Avoiding mixtures of different mitochondria leads to effective mitochondrial replacement

Avoiding mixtures of different mitochondria leads to effective mitochondrial replacement
Scientists have discovered an important biological phenomenon in human cells that will help scientists design safer treatments to prevent mitochondrial diseases. The team first pioneered a technique, mitochondrial replacement therapy (MRT), in 2012 to prevent inheritance of these devastating and debilitating diseases. Now they are working to hone this technique and understand the biological processes...

Stem cells from diabetic patients coaxed to become insulin-secreting cells

Stem cells from diabetic patients coaxed to become insulin-secreting cells
Signaling a potential new approach to treating diabetes, researchers have produced insulin-secreting cells from stem cells derived from patients with type 1 diabetes. The new discovery suggests a personalized treatment approach to diabetes may be on the horizon — one that relies on the patients’ own stem cells to manufacture new cells that make insulin.

Benefits of stem cells for treating spinal cord injuries assessed

Benefits of stem cells for treating spinal cord injuries assessed
Stem cell therapy is a rapidly evolving and promising treatment for spinal-cord injuries. According to a new literature review, different types of stem cells vary in their ability to help restore function, and an ideal treatment protocol remains unclear pending further clinical research.

Gene therapy shows early success against ‘Bubble Boy’ disease

Gene therapy shows early success against 'Bubble Boy' disease
Early results suggest novel gene therapy is safe and effective for treatment of inherited immune disease, according to scientists. The study involved five males with X-linked severe combined immunodeficiency disease (SCID-X1), also known as “Bubble Boy” disease. This inherited disorder involves a mutation in the IL2RG gene that affects males and occurs in 1 of every 50,000 to 100,000 live...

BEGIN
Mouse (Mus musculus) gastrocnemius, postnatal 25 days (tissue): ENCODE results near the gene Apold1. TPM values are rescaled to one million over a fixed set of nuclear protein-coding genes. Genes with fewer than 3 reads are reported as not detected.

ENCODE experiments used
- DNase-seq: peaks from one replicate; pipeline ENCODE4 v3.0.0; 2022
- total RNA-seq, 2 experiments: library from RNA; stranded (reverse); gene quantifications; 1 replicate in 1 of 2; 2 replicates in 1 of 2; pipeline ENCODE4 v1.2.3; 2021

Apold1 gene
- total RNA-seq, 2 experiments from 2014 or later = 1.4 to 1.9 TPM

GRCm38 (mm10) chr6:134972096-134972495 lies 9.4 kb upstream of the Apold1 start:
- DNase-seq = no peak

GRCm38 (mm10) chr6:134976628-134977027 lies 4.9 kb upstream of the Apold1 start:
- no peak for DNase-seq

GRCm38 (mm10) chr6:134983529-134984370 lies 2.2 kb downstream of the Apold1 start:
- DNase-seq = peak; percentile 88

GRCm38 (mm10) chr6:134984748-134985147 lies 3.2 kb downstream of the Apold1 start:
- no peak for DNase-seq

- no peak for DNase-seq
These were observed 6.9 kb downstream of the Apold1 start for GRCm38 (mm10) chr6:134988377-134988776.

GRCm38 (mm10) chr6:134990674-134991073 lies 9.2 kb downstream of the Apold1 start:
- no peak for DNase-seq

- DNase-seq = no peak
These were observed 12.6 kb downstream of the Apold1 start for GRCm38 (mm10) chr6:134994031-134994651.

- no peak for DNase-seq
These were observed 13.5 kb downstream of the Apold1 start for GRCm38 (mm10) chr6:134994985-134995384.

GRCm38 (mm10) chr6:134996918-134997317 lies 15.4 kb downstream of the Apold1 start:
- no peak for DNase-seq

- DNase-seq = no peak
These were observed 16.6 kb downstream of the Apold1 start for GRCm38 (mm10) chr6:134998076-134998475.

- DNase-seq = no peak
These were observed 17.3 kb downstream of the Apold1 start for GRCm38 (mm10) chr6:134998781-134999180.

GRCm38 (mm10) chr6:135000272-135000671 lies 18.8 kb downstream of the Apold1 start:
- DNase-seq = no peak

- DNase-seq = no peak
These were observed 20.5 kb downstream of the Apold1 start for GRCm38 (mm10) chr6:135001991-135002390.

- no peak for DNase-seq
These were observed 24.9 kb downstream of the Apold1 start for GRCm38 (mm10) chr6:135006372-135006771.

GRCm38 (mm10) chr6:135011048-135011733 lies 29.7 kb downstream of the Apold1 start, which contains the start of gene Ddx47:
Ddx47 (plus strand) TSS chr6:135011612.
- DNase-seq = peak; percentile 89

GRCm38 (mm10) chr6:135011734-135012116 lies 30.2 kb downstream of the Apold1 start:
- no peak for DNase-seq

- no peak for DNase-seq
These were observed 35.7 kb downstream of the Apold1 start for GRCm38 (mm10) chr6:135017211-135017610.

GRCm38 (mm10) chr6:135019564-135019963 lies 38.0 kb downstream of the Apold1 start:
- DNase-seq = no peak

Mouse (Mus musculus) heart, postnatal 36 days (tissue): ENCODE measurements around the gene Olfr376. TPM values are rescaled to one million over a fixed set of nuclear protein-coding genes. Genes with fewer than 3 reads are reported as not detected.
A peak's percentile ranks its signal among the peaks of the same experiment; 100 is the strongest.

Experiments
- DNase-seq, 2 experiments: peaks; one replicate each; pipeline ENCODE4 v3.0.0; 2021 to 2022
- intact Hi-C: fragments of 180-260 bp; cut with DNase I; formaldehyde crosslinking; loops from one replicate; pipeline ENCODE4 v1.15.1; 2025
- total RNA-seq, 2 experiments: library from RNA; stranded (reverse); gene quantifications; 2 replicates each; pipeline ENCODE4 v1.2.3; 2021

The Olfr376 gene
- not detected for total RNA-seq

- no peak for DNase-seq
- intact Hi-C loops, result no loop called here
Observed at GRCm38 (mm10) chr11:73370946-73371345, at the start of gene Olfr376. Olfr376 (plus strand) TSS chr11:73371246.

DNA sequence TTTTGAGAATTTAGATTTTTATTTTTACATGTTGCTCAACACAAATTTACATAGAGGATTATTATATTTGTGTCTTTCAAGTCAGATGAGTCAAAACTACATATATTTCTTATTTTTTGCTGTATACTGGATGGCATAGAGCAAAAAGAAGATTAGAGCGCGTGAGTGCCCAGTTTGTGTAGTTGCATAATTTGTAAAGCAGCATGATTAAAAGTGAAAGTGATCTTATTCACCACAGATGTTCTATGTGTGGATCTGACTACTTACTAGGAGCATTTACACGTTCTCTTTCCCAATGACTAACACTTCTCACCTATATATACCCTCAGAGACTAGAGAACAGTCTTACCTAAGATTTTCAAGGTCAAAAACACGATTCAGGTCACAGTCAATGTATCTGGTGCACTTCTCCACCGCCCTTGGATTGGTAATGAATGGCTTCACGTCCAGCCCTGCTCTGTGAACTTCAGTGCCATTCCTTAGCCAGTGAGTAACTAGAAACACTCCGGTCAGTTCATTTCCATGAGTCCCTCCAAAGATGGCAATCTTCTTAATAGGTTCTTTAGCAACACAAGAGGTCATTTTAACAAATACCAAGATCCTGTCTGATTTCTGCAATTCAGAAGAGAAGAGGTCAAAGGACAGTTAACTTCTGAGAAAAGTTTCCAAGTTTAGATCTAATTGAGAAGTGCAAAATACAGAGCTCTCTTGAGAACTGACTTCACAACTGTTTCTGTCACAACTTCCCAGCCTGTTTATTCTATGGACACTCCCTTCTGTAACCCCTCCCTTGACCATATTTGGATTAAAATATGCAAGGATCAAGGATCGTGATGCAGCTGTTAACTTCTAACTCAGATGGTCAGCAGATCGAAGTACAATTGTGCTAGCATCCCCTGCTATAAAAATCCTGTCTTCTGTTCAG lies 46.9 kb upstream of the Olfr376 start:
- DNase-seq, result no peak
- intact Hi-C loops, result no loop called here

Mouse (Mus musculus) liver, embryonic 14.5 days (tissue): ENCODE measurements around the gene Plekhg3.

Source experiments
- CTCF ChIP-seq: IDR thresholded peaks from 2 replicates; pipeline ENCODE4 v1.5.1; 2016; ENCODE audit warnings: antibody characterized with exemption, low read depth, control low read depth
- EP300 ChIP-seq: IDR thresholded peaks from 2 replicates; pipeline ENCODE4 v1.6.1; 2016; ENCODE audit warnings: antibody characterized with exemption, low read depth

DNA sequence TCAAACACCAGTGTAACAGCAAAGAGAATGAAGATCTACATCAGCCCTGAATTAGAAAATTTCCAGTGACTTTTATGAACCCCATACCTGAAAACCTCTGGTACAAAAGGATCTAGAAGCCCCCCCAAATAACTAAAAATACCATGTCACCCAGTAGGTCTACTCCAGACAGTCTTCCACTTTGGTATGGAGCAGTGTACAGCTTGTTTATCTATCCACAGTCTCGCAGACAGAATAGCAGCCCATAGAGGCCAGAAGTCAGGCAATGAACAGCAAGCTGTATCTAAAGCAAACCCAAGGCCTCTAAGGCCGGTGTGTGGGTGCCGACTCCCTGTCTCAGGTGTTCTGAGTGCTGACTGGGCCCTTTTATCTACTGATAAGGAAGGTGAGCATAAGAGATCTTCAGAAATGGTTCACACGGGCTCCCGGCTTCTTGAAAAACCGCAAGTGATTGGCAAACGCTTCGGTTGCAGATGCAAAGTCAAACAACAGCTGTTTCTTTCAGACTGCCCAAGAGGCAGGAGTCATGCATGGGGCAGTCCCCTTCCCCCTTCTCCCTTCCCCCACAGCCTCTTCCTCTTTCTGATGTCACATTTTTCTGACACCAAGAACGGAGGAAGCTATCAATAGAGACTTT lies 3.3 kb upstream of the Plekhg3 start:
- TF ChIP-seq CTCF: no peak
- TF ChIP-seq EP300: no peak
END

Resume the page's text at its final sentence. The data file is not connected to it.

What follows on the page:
Recycling an anti-hypertensive agent to fight brain tumors

Recycling an anti-hypertensive agent to fight brain tumors
Treatments available for glioblastoma — malignant brain tumors — have little effect. An international collaboration tested active ingredients from existing medications and eventually identified one compound of interest, prazosin, on these tumors. Not only did it seem to be effective in this type of cancer, but it also acted on a signaling pathway that is common with other cancers.

Clues to improving wound healing

Clues to improving wound healing
A plant-based polyphenol promotes the migration of Mesenchymal Stem Cells (MSCs) in blood circulation and accumulates them in damaged tissues to improve wound healing, scientists have found. It is anticipated that the results will be used for stem cell treatments for cutaneous disorders associated with various damage and lesions.

Drug target found in rare, lethal glandular cancer

Drug target found in rare, lethal glandular cancer
Using a novel cell culture approach, researchers have discovered critical vulnerabilities in adenoid cystic carcinoma (ACC), a rare and lethal glandular cancer with a high recurrence rate and few treatment options.

Cellular trojan horse yields potential cancer treatment

Cellular trojan horse yields potential cancer treatment
A collaborative study has found proof-of-concept evidence for a potential cancer treatment that leverages microparticles and mesenchymal stem cells.

Preliminary study: Antibody therapy reduces cancer stem cells in multiple myeloma

Preliminary study: Antibody therapy reduces cancer stem cells in multiple myeloma
An experimental antibody treatment decreased by half the number of cancer stem cells that drive the growth of tumors in nearly all patients with multiple myeloma, a cancer of the bone marrow and bone tissue, according to new results.

Test run finds no cancer risk from stem cell therapy

Test run finds no cancer risk from stem cell therapy
The research followed the whole journey iPS cells would take when used in clinical therapy and found that iPs cells acquire 10 times fewer mutations than cells in the body and that no mutations occurred in genes known to cause cancer. The findings suggest that iPS cells do not pose a risk if used in regenerative treatment.